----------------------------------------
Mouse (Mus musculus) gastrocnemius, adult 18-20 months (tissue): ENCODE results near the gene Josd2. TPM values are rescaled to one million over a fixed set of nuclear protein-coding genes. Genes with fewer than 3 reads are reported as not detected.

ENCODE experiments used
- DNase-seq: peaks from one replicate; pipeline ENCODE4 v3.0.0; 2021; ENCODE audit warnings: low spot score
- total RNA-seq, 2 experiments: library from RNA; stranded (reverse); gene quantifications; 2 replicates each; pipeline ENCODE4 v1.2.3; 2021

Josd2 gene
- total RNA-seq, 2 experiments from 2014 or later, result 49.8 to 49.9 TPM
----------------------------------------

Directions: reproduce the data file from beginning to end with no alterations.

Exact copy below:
Mouse (Mus musculus) gastrocnemius, adult 18-20 months (tissue): ENCODE results near the gene Josd2. TPM values are rescaled to one million over a fixed set of nuclear protein-coding genes. Genes with fewer than 3 reads are reported as not detected.

ENCODE experiments used
- DNase-seq: peaks from one replicate; pipeline ENCODE4 v3.0.0; 2021; ENCODE audit warnings: low spot score
- total RNA-seq, 2 experiments: library from RNA; stranded (reverse); gene quantifications; 2 replicates each; pipeline ENCODE4 v1.2.3; 2021

Josd2 gene
- total RNA-seq, 2 experiments from 2014 or later, result 49.8 to 49.9 TPM